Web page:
The dendrogram built with morphological data was compared both visually and numerically (cophenetic and Baker correlation matrix indexes) with a genetic tree built with a reduced SNPs dataset that only includes the samples for which we had morphological measurements. This last dendrogram of genetic distances shows highly cohesive and supported grouping patterns that follow landrace classification. However, there is no full congruence amongst morphological and genetic dendrograms, as the congruence is more evident only in some groups (Figure 4b). Genetic and morphological distance matrices showed a Mantel correlation of 0.54 (p-value = 0.001) and the derived dendrograms a cophenetic and Baker matrix correlation of 0.54 and 0.7, respectively (with near 0 values meaning that the two trees are not statistically similar), showing high equivalence among them.

3. Discussion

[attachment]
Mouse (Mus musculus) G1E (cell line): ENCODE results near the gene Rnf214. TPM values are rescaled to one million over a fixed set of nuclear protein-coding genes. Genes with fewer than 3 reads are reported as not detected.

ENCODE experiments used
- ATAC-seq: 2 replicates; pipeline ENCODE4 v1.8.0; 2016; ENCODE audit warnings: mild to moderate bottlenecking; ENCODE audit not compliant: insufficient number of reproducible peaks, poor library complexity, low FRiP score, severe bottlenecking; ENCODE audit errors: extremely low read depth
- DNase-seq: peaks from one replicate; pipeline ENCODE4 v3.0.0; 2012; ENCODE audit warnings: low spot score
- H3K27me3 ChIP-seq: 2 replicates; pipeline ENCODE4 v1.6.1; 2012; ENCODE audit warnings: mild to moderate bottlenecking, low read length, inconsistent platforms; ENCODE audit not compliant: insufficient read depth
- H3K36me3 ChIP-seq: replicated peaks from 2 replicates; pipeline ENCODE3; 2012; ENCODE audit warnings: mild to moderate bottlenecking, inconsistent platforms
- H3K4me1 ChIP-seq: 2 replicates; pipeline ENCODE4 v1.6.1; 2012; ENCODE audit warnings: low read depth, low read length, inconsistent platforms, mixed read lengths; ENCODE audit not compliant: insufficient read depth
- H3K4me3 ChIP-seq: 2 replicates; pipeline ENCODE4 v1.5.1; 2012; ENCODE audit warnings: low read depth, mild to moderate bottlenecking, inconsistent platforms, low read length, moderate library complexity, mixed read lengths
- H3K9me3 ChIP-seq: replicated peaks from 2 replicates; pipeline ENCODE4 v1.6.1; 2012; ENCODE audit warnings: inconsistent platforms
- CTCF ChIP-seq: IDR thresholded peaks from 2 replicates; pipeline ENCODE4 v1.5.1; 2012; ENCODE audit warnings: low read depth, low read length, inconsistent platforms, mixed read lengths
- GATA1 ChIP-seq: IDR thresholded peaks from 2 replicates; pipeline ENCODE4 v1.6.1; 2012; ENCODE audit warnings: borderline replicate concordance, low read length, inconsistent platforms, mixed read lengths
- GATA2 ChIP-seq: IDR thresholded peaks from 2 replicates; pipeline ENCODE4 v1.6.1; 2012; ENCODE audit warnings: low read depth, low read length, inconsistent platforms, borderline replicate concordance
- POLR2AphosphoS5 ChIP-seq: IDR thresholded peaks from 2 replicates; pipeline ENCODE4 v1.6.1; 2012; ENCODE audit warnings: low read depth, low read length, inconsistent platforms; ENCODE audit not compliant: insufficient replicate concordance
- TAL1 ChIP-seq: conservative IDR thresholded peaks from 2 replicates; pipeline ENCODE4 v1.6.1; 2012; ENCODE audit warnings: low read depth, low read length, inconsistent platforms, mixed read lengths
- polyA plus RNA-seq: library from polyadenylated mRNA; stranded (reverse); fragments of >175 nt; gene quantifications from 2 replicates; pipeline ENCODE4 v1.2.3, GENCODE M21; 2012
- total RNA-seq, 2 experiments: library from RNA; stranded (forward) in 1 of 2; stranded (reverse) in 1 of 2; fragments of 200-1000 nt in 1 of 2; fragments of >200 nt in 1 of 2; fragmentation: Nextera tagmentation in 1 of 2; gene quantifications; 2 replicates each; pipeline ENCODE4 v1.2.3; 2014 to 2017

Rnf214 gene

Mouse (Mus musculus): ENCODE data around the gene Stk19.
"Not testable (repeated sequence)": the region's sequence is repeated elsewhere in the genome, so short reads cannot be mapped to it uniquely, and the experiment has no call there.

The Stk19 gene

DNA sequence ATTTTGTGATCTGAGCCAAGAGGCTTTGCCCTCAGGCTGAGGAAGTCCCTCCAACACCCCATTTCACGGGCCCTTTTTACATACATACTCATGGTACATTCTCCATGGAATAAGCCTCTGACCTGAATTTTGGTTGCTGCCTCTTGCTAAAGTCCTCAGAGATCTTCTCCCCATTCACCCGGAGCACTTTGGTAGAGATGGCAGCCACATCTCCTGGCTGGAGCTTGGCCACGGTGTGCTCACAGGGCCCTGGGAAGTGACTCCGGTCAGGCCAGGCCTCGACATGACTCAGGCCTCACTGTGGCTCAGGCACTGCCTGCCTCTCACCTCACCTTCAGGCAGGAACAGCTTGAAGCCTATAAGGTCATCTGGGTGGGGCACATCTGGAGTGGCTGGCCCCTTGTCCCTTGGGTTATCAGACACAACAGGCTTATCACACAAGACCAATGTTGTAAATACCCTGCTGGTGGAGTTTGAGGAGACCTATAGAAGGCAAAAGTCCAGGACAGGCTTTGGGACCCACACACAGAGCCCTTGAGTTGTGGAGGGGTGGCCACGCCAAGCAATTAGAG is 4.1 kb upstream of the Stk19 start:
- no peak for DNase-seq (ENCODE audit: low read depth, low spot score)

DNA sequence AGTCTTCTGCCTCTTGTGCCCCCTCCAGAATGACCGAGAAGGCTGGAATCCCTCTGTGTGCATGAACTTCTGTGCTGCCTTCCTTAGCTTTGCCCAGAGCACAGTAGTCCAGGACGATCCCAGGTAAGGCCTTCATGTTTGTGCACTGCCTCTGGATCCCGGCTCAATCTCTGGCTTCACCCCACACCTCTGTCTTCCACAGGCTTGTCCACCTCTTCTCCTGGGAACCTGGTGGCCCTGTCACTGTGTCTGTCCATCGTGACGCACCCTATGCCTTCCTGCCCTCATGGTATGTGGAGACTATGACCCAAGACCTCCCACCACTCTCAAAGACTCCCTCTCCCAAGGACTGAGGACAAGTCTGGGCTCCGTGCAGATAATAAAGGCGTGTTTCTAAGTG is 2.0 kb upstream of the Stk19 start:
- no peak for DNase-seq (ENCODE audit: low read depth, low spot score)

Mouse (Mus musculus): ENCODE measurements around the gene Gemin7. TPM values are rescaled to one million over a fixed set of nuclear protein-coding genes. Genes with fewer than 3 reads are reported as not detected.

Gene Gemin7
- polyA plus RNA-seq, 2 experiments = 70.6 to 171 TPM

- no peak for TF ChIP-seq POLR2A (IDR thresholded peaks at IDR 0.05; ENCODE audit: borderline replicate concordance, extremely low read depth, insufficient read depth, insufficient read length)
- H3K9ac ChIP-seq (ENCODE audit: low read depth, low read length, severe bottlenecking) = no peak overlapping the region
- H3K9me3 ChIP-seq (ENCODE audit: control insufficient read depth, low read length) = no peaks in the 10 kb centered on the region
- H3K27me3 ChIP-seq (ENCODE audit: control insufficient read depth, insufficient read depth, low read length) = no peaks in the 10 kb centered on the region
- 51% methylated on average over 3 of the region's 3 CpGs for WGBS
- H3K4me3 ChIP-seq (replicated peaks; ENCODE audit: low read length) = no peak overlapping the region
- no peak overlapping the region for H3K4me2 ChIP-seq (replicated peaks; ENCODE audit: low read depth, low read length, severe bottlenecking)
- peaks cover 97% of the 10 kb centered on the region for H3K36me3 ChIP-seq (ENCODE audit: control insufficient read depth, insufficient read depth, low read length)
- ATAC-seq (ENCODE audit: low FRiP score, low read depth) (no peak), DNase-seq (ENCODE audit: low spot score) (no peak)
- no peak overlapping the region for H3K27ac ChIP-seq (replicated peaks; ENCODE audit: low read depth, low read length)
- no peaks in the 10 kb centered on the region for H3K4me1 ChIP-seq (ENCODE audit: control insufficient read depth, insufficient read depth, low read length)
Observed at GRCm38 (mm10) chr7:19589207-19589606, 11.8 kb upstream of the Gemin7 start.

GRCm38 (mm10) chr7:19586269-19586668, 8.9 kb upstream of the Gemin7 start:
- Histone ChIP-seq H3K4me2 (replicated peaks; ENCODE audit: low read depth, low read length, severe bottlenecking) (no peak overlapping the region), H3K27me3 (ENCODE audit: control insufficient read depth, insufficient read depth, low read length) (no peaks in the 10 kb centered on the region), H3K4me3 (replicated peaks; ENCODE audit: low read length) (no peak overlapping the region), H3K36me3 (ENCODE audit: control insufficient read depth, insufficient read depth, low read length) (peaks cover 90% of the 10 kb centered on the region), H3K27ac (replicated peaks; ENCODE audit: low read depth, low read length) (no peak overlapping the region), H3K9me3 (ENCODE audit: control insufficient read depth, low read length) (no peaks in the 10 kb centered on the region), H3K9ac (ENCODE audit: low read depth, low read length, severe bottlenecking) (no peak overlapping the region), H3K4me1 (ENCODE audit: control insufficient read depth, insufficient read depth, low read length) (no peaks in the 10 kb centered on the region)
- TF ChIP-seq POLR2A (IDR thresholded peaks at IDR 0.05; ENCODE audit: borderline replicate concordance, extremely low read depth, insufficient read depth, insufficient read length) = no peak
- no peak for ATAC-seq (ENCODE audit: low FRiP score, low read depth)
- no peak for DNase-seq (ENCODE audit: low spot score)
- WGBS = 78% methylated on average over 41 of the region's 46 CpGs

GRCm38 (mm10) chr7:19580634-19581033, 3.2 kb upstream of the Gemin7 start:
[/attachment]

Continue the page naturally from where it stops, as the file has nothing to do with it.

As it happened with the history of tequila production in the region of west-central Mexico, the specific mezcaleras visited for this study began to be managed at least during the second half of the 18th century (Joya Hildegardo, pers. com). Even though producers identify several landraces, only few are commonly known and less ambiguously identified by most of them in each region, which might indicate the generational time elapsed since the start of management and the strength of their genetic identity. That is the case of landraces “Amarillo”, “Verde”, “Cenizo” and “Chico Aguiar” in the North Coast, as well as “Ixtero Amarillo”, “Ixtero Verde” and “Lineño” in the South. In contrast, other plants grown in these agroforest systems are classified using terms such as "Cimarrón”, “Sierreño” or “Barranqueño”. These terms refer to plants that farmers recently found in the wild and identified as good candidates to bring to their cultivars. This is the mechanism by which landraces probably start and then producers keep reproducing them asexually for generations. For example, the terms “Negro Cimarrón” or “Cimarrón Verde” indicate plants that have recently been brought from the wild or are under incipient management. Plants under these different stages of management suggested by their ethnobotanical denomination might show different levels of genetic diversity and differentiation [31]. Our results show more differentiation at the genomic level for the oldest and more extensively used landraces, and they also show the mixed ancestry for the most recent ones. In addition, we found that there is a morphological cohesiveness amongst the widely recognized landraces in comparison with the “Cimarrón”, “Sierreño” or “Barranqueño” plants, which might also be related to a particularly genetic blueprint. These last plants might show a relationship with individuals in the same geographic region and a mixed genetic component with wild plants.